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Here's the next person the government will execute

The Marshall Project wants to fill a huge gap in criminal justice journalism: a lack of up-to-date schedules for upcoming executions.

The news outlet pointed out that we have a lot of information on past executions. We know, for example, that Roderick Nunley, who died eight days ago from lethal injection in Missouri, was the 1,414th person to have been executed since 1976, the year the Supreme Court allowed executions to continue after a brief hiatus. But who's next?

Now you can find out with this infographic from the Marshall Project, which shows the next person scheduled to die, the latest year each state carried out an execution, and the most common methods of execution since 1976:

This infographic also shows another fact about the death penalty: Executions are becoming less common in America, hitting a 20-year low in 2014.

In recent years, a shortage of lethal injection drugs has expedited the decline. Ohio, for instance, has two dozen death row inmates with scheduled execution dates, but no drugs to carry out the executions. Ohio hasn't executed anyone since January 2014, when the execution of Dennis McGuire with an experimental, untried two-drug method went awry, causing the convicted killer to gasp and snort for 26 minutes before he died.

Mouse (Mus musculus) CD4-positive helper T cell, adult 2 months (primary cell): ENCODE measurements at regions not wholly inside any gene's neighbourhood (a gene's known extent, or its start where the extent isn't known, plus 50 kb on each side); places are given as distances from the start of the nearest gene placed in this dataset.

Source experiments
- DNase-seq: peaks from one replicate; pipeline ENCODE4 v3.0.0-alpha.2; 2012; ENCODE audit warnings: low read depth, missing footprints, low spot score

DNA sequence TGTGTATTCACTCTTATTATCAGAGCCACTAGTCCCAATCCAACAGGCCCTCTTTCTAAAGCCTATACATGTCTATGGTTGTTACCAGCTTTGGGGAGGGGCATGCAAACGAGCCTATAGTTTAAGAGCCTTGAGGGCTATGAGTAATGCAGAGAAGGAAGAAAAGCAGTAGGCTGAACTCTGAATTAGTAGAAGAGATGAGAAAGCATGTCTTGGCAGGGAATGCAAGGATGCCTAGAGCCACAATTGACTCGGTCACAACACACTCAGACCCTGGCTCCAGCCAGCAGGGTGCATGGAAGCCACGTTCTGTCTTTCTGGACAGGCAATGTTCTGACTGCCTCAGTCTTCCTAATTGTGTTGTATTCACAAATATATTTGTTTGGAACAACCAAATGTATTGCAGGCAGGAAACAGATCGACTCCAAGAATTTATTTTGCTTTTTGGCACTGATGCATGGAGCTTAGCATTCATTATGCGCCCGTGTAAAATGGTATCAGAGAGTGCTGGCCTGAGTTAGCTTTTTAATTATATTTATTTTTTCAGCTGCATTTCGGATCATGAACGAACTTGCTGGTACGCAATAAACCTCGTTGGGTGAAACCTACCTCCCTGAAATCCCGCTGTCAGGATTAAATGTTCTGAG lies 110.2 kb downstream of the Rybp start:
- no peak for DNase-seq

The drug shortage has caused a lot of states to reconsider their policies. Some states have approved alternative execution methods in case they run out of lethal injection drugs: Oklahoma authorized the use of nitrogen gas, Utah brought back the firing squad, and Tennessee reinstated the electric chair. Others, like Nebraska, abandoned the death penalty altogether, citing religious objections and high costs of the death penalty in addition to the drug shortage. But in general, the trend is toward fewer executions — even in states that haven't formally abandoned the death penalty.